Lord Wallace of Saltaire Portrait Lord Wallace of Saltaire (LD)
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My Lords, I have great sympathy with the arguments of the noble Lord, Lord Green of Deddington; I am sorry he looks so surprised. We need to sort out what we mean by UK citizenship. I cannot now remember which election it was when I was canvassing in Southwark and I came to a block that had a large number of Congolese-born people and a large number of Tanzanian-born people. The latter had the right to vote; the former did not, although I deeply suspected that some of them had got themselves on the register, somehow or other, because the local people were not quite sure who was what. This is at least as much a legacy of empire and our great-grandparents’ day as the sacking and pencils in polling stations, which the noble Baroness, Lady Noakes, was talking about. Both need to be modernised and it is high time we did so.

I ask the Minister whether he can tell us when Mozambique joined the Commonwealth and whether that meant that all Mozambiquans in Britain immediately gained the right to vote. I think I am right in saying that Rwanda joined the Commonwealth and that must have given them the vote, as well. The noble Lord, Lord Howell, if he were in his place, would remind us that he has campaigned for Algeria to become a member of the Commonwealth. The hypothetical question of how many voters we would be adding each time a new country became a member of the Commonwealth is interesting.

Of course, we should be sorting out the categories of our voting. We have been saying that all afternoon. The noble Lord, Lord Green, is entirely right on this and I hope that the Government take some notice, but I suspect that they will not act on this unfortunately illogical and messy Bill.

Lord Horam Portrait Lord Horam (Con)
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I declare an interest as a former electoral commissioner. First, I agree with the remarks made on the previous amendment by the noble Lord, Lord Wallace of Saltaire, that this Bill should have included the findings of the Law Commission, which have cleared up a lot of the complexity of language involved in legislation. It sometimes goes back to the Victorian times and is really a wholesale mess, frankly. I was glad that the Law Commission came to such clear conclusions.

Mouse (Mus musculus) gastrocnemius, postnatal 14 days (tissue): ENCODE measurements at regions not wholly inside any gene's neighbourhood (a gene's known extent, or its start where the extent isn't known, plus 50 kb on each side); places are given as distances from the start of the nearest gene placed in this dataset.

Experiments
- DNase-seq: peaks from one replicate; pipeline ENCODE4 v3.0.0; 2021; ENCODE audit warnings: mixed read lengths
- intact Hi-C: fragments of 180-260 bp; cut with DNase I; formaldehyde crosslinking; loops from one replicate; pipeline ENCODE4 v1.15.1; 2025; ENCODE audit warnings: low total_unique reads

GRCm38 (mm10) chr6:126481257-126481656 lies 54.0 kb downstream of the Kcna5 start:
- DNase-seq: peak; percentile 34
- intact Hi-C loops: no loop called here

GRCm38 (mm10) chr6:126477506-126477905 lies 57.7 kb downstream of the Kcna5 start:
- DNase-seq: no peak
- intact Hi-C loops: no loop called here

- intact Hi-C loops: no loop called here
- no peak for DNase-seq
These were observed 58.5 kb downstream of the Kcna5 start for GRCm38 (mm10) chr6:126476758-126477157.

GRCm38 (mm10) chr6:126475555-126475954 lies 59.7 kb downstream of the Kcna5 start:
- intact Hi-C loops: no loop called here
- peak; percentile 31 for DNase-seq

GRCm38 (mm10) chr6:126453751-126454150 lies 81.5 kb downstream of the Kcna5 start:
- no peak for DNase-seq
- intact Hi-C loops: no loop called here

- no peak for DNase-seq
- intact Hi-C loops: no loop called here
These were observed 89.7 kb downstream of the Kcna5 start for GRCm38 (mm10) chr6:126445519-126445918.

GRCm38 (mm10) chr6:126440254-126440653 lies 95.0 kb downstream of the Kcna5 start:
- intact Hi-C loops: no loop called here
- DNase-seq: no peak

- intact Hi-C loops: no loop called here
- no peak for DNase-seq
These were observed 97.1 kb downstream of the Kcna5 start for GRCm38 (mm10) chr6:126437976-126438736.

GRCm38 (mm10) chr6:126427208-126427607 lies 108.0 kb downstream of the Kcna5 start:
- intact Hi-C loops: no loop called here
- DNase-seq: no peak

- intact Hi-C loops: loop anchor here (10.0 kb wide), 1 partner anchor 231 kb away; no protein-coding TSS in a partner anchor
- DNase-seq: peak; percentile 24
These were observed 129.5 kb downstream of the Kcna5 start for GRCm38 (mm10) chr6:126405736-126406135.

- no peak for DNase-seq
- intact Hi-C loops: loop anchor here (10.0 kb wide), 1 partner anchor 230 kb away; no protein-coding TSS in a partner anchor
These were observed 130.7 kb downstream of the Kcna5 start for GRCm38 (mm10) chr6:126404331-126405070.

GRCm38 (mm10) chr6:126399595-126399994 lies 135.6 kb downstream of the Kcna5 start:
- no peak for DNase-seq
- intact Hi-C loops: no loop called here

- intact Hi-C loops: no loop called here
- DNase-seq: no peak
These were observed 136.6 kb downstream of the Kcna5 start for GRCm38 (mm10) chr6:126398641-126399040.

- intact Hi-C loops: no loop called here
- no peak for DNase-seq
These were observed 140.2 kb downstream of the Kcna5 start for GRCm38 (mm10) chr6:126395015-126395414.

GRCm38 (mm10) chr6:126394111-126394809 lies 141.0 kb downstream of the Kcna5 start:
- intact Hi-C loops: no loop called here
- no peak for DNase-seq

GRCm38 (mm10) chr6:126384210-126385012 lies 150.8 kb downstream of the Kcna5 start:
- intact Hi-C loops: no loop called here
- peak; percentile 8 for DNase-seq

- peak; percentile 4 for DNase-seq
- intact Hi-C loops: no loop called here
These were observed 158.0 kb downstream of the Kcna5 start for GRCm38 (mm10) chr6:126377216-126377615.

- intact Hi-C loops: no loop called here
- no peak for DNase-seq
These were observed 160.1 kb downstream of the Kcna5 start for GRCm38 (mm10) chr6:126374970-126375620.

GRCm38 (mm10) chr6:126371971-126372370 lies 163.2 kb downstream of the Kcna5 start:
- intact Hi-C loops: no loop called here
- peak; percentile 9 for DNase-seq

Of course, the noble Lord will appreciate that the Law Commission by itself cannot alter anything and does not alter the law as it stands. None the less, I agree with him that it is a missed opportunity that we have an Elections Bill of this kind but are not able to take into account the views of the Law Commission. When I was on the Electoral Commission, it would have wanted the Law Commission’s findings to be taken into account as soon as practically possible, as it certainly would now.

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Lord Stunell Portrait Lord Stunell (LD)
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My Lords, I will briefly intervene, having heard the noble Lord, Lord Mann. It is important to understand that, as far as Clause 39 goes, the amendment talks about making sure there is some way of identifying the message you have. Of course, if it says “Vote for Mann” it might be a reasonable presumption that it had been sponsored by somebody supporting the candidacy of Mr Mann, as it would be. But the evil, if I can put it that way, of much social media advertising is that it is not clear what it is doing. You have negative campaigning as well as positive campaigning. It is not necessarily done in a way that makes it obvious that what you are reading is not a news item or a fashion page—to pick up the point from the noble Lord, Lord Mann—but it nevertheless conveys an important message to a particular category of reader. So I ask the Minister to address the substance of my noble friend Lord Clement-Jones’s Amendment 180A.

“Reasonably practicable” has already been completely circumvented in Scotland, so we know it does not work there. It is inconceivable that whatever lessons were learned by campaigners in Scotland will not immediately transfer to campaigns across the United Kingdom. It is a good challenge for the Minister to explain what is wrong with “possible” and maybe, behind that, to say whether the Government have decided not to implement the clear advice of the Committee on Standards in Public Life and the Electoral Commission, both of which, I respectfully suggest, might be offering advice that is slightly more researched than that of the noble Lord, Lord Mann.

Lord Wallace of Saltaire Portrait Lord Wallace of Saltaire (LD)
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My Lords, I thank my noble friend Lord Clement-Jones for the amendments he has brought forward with a great deal more expertise about this new dimension of campaigning than I have. I first learned about this new dimension of campaigning when I looked into post-Soviet Russian politics and discovered the new term “political technologies”, used by campaigners working for Putin to mould public opinion and to try to interfere in other countries, using the newly available digital media to help their efforts.

Of course, this also costs money. As we have seen in the United States, the use of digital media, data mining and negative campaigning—as has already been mentioned —is one way in which, unfortunately, American politics is being debased. We do not want that to happen in Britain.